The design of the user interface is a natural fit for the object-oriented approach. Windows that appear on a user’s screen are often constructed using buttons, text boxes, and menus. These windows have a state – for example, with the text on a page in a word processor, the state changes as the user types. Once the basic window layout is available, other programmers can inherit and reuse this code, starting with a shell and filling in objects.

Functional programming is the best option when the application will be made up of functions that build on each other. For example, in Unix it is common to tie together a large number of small programs, sending the results of a list of processes to a specific search like grep, or one page at a time with less.

Combine functional and object-oriented programming

An unfortunate downside of object-oriented programming is the risk of creating a complex code base that becomes increasingly difficult to maintain over time. Even for sophisticated development shops that use the object-oriented approach, the code often looks like the example above – a few objects scattered among a fair amount of procedural code.

It can be difficult to test or debug objects that create other objects or have links to external databases and APIs. In the event of an error, the programmer is unlikely to know the values ​​of all objects or exactly how to reproduce them, even with a complete record of the error. There are certainly design models that address these issues, but the industry adoption of these models is somewhat limited. Either way, development workshops committed to the object-oriented approach are often put to the test by code reviews and tough maintenance projects.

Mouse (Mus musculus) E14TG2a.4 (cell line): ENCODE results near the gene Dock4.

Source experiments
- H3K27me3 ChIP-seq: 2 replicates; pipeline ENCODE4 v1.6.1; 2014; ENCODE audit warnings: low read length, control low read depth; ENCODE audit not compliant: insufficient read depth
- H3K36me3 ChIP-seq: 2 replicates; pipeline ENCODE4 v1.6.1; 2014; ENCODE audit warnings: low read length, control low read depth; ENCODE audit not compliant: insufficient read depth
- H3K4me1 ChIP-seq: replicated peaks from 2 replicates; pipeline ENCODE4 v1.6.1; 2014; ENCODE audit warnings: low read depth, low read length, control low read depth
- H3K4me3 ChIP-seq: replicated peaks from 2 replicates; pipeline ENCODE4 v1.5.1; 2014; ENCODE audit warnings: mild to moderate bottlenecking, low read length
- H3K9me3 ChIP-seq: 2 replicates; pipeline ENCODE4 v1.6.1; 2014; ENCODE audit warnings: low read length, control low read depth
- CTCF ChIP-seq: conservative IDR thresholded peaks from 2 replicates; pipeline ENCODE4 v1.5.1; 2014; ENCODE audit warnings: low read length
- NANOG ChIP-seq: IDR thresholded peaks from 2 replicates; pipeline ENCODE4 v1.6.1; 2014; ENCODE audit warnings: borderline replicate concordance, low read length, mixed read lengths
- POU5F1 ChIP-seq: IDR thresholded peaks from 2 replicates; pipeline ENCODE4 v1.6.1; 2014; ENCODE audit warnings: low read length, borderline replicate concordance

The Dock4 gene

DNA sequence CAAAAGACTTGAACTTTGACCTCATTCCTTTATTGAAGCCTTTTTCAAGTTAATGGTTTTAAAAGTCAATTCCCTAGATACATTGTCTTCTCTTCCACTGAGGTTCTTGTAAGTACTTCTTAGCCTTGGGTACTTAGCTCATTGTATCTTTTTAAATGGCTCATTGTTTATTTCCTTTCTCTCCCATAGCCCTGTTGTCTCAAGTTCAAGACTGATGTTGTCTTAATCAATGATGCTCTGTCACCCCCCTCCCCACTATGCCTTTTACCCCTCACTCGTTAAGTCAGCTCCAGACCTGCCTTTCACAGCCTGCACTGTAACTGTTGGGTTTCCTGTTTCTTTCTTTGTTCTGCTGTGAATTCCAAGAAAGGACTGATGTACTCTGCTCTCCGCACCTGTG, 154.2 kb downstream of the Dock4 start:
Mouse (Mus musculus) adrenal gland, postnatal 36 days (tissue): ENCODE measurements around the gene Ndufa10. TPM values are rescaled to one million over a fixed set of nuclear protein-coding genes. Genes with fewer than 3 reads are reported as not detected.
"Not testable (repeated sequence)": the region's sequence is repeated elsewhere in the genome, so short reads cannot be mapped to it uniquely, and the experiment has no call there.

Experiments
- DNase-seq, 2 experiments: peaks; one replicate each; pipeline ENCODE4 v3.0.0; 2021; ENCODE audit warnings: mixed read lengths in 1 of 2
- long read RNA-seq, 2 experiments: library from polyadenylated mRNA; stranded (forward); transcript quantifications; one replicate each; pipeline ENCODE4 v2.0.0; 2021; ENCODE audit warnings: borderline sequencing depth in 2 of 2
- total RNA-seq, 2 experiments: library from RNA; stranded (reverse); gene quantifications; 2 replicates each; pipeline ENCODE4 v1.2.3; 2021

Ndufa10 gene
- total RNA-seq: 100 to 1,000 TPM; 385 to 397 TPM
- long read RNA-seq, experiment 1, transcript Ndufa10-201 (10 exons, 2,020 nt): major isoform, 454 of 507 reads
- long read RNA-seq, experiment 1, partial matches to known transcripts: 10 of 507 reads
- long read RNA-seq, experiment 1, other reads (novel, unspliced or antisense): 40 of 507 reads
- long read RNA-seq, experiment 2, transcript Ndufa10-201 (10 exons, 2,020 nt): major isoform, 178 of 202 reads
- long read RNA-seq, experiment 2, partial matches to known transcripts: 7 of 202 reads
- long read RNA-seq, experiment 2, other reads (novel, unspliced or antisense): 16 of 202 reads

Functional programming, on the other hand, presents a different challenge – it can be very difficult to learn and practice. The functional approach requires a whole different form of code thinking, a considerable investment of time, and rigorous attention to detail. For these reasons, IT management may view functional programming as a risk.

However, there is a happy medium. Programmers could use the functional approach to create a small part of a major application. Any logic that takes data and produces results in batches is a good candidate for this strategy. This includes insurance quote routines, product planning, and extraction, processing, and loading. It is also possible to add state to functional programs using a programming language that is not purely functional, such as F #.

It is also possible to add functions to programs based on traditional object-oriented languages. For example, languages ​​such as C # and Java now have features that allow a functional approach. One of these features includes the ability to write F # code that interacts with C # through the Common Language Runtime.